Cats certainly are mysterious creatures – ever wonder why they do what they do, or how? Since cats don’t have fingers or thumbs like humans, they find ways to use their paws and mouth for everyday functions.

One of the best tools cats have are their claws. Behold, a secret glimpse into cat claws from health, their uses, to purposes.


One of the most basic reasons our kitties scratch at our couches, counters, carpet and more is for the health of the nail itself. The nail bed is alive and rich with blood and new cells. Nails grow because the new cells force the old cells out from the body – creating the length.

When cats scratch, they are thinning out the nail by shaving off the dead cells on the outer layer. This sharpens the nail and also prevents the outer layer from splintering and causing the cat pain.

If the nail is unable to be trimmed by scratching or trimming, it will continue to grow uncontrolled. Cat’s nails grow in a curved line, as I am sure you have noticed. When the line continues uninterrupted it can grow back in towards the paw and reconnect  with the paw.

If the nail is allowed to grow that far it can penetrate through the pad which would cause extreme pain for your cat. Even the removal of such a nail would be painful and would open the entire paw for infection. Sharpening and trimming the nail through scratching is an important part of your cat’s health!


Your kitty’s nails are used in every aspect of their day such as protection, playing, and even stretching. As important as it is for their nails to be healthy, a great way to encourage that is with a scratching post. Cats will scratch at whatever is available, so if a designated area is not provided they will scratch on any surface that will scrape off the top layers of their nail.

Great surfaces are carpet, your couch, or even wooden cabinets; it is much better for everyone involved if they have a specific place to scratch so they do not ruin your furniture.

For fun, a scratching post or even a stuffed animal allows them to play and sharpen their nails. As natural hunters, cats like to swat as they play and that usually involves using their nails. This allows them to hold onto toys or get a good grip on whatever they are playing with. Having sharp nails that are thinned out and healthy allow for just that.

Nails are even used during stretching, which is important for their muscles. Since cats cannot hold onto something for traction during stretching, they hold onto carpet or even a jacket hanging off the back of a chair to grip for a full stretch.

And of course they use their nails as a defense mechanism. Sharp weapons at the end of your arm can certainly be a useful device when cornered or scared. The sharper they are, the more damage they can cause. As you can see your cat’s nails have many purposes.


So with these multifunctional tools called nails, what other purpose do they serve? Have you ever noticed your cat scratching at other objects that didn’t seem to make sense, like the floor around their food or water bowl or the door entry to a room?

The soft fleshy part under their paw, called the pad, has scent glands that release a tiny odor called pheromones unique to each cat. When a cat scrapes its paw along a surface it is leaving behind a scent other cats can smell; it is like taking a marker and writing your name all over your favorite things.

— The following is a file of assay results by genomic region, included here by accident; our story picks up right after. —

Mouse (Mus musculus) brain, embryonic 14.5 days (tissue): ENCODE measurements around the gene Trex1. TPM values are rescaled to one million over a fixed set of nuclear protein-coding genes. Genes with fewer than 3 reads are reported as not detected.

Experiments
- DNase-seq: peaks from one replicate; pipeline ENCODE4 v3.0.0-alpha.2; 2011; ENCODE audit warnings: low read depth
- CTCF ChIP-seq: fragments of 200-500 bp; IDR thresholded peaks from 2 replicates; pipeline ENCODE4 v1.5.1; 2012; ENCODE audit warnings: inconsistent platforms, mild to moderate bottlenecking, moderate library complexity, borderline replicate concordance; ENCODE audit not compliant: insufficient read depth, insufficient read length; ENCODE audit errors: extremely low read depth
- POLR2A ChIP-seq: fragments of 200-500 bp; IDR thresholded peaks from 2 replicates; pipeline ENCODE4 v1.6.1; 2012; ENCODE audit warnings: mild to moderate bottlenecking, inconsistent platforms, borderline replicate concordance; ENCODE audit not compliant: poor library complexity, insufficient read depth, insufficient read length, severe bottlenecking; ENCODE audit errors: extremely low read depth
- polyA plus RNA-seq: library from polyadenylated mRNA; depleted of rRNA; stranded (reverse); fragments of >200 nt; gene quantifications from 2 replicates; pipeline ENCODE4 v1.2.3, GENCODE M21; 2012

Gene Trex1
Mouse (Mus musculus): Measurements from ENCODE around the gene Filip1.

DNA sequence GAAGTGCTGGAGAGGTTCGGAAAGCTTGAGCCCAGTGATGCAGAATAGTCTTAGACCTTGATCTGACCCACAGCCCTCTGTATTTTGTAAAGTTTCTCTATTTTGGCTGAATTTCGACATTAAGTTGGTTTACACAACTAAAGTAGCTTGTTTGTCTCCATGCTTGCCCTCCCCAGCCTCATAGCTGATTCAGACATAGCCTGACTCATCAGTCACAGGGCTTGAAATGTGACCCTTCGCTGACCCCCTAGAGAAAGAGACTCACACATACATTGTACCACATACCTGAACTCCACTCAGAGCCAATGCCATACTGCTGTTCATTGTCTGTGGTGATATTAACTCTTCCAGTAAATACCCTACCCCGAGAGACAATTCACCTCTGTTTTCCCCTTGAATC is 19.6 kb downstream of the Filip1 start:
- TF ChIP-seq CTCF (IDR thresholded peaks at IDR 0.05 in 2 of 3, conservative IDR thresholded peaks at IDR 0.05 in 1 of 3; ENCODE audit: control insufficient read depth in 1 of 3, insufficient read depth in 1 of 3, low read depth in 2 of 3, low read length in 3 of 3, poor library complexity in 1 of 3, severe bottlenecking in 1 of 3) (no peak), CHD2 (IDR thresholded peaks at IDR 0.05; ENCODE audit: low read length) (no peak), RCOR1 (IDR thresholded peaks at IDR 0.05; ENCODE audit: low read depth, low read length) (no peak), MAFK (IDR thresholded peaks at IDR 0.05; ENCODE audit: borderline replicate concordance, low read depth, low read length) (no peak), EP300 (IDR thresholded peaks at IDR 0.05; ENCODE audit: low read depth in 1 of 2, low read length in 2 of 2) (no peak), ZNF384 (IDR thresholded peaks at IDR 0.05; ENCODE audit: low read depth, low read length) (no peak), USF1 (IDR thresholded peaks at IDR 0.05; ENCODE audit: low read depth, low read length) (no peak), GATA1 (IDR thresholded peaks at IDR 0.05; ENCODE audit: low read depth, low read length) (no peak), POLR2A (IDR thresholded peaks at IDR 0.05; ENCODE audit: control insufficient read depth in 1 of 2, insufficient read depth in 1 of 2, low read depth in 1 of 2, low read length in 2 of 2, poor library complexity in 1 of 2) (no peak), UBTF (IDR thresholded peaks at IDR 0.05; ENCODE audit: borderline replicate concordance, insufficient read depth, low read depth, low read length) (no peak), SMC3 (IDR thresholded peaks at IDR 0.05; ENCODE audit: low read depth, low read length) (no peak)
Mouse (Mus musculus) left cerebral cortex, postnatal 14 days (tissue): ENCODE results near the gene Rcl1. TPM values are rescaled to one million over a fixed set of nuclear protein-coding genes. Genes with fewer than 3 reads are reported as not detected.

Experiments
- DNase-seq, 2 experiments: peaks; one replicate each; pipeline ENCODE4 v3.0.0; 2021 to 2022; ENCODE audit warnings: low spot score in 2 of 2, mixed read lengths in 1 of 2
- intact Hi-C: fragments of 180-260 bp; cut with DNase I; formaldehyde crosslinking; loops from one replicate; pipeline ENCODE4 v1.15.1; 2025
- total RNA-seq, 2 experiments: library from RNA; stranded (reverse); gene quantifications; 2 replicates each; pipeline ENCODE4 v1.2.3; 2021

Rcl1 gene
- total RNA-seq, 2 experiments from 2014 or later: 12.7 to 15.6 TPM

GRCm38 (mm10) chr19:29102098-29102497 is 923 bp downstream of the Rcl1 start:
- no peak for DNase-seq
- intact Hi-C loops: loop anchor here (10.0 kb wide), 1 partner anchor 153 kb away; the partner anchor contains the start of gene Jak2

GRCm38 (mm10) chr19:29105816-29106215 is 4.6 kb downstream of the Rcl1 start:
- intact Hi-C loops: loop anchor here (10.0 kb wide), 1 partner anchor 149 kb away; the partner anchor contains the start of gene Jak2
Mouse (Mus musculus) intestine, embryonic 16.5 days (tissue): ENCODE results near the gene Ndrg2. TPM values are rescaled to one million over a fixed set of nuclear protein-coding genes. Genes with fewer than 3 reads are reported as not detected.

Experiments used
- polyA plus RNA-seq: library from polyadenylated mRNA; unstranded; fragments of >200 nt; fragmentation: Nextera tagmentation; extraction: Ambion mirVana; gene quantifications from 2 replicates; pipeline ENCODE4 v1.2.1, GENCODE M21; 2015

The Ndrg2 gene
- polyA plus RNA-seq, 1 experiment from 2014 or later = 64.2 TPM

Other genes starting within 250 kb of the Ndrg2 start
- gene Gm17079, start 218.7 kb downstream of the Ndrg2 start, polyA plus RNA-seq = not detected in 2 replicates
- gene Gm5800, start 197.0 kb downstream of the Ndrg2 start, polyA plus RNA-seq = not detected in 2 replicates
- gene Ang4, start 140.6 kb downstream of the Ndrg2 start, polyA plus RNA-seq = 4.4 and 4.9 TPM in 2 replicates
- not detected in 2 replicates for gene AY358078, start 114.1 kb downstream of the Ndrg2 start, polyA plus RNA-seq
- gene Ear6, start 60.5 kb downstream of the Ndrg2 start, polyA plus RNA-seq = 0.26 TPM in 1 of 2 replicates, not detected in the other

When you see your cat scratching the area around their food bowl or even a toy, the behavior is not so much mocking a burial, but spreading their scent around the object so other cats know to keep their distance. In this way, scratching is a way to claim their territory. Even cats who have been declawed can be seen scratching around the area they deem to be their property.

When it comes to the litter box, there are several scratching behaviors to be acknowledged. Cats naturally take to covering their feces in sand, dirt, or litter – even without instruction. Cats in the wild cover their messes to avoid detection of predators and competitors of their habitat. Scratching over their feces and urine is another habit that helps to protect your cat. It is also rumored that covering feces prevents the spread of parasites in the waste, although that has not been confirmed.

Another issue with covering cat’s messes in the litter box is dominance. When you are the dominant being in your household, your cat is respectful of you by covering their mess. If your cat is the only feline in your house, they do not feel the need to compete for dominance with anyone else so they behave as normal.

However if you have a cat with attitude or a multiple cat household, there is a possibility that cats will compete with dominance by not covering their mess. This is an example of disrespect and trying to mark their territory. If your cat only occasionally leaves his mess uncovered then it is not an issue, but if your cat repeatedly leaves his mess uncovered, after previously covering it, he may be fighting for dominance with you or another cat.

It is also common that the cat who does not cover his mess will scratch outside the litter box or in the doorway of the room with the litter box in it. This is also to mark his territory as previously discussed with scent marking. It has also been suggested by vets that cats may scratch outside the litter box if they are unhappy with the litter or the cleanliness of their litter box.

It should also be noted – cats can scratch to itch!  We all have itches needing scratching, cats are no exception.

As always, try to be aware of the conditions and any changes with your cat and his habits so you can better understand your cat’s needs and methods of communication through scratching.  After all, you now know their signs!

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